The Asbury Shorts 37th Short Film Concert will make a stop at the GardenTheatre this weekend.
Whether you’re a fan of short films or completely new to them, “Asbury Shorts” is sure to please.
Known as New York City’s longest-running short-film exhibition and touring show, “Asbury Shorts” is bringing its 37th annual Short Film Concert to The Garden Theatre at 160 W Plant St. The show kicks off at 7:30 p.m. Saturday, June 16.
Director Doug LeClaire said the short-film exhibition is not a traditional film festival and described it more as an entertainment event.
“Our show is — without a doubt — a celebration of independent filmmaking in the short (film) world,” LeClaire said. (Short films) never get theatrical (debuts). Unless your name is Pixar, you never get your short film in the theaters.”
He added short films typically are featured in film festivals and said the mission of “Asbury Shorts” is to expose short films to an audience that does not normally participate in film festivals.
“We want to keep great, short films in theaters or public places for folks who don’t regularly go to film festivals,” LeClaire said. “People who rarely — or if ever — go to film festivals get a chance to see an overview of short filmmaking from the past 15 years to the present. … On the other side, the filmmakers now have a non-film-festival audience who are real people — citizens of the world — who are going to really assess their work.”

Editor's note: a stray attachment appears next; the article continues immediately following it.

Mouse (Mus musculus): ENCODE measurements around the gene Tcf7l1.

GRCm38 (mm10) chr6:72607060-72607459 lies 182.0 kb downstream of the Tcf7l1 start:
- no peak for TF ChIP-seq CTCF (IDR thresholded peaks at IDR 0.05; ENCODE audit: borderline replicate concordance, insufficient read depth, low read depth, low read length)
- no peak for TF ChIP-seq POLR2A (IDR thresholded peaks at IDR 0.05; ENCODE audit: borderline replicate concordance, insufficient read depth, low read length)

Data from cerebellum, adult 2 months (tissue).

Although this is only the second year “Asbury Shorts” has included Winter Garden in its tour, LeClaire said he hopes to make the Garden Theatre an annual stop.
“We’ve done really well in Florida the last few years,” LeClaire said. “Floridians love our show, and they really have this incredible respect for independent, short filmmakers. … I hope we can turn (Winter Garden) into an annual (stop).”
LeClaire said each “Asbury Shorts” concert features about 10 to 12 short films that run an average of eight to 12 minutes each.
“The reason we call it a concert is (because) it’s sort of like a music concert in that we’ll have a set list (of short films),” LeClaire said. “A couple of times a year, my production team and I … scour the (film) festival world to see who has won awards in different festivals across the country.”
Films for each concert are chosen from those that have won awards at various film festivals. Each film falls under one of three genres: comedy, drama or animation, LeClaire said.
“We’re giving the audience is an opportunity to sit and see ... an Oscar nominee, a Sundance winner, a Brindley Film Festival winner, a Tribeca audience choice — all in one night,” he said. “We want to provide new audiences and new eyes for these filmmakers who’ve already had their festival run. … We’ve always been this non-competitive, non-festival, short-film exhibition, and it seems to work really well for us.”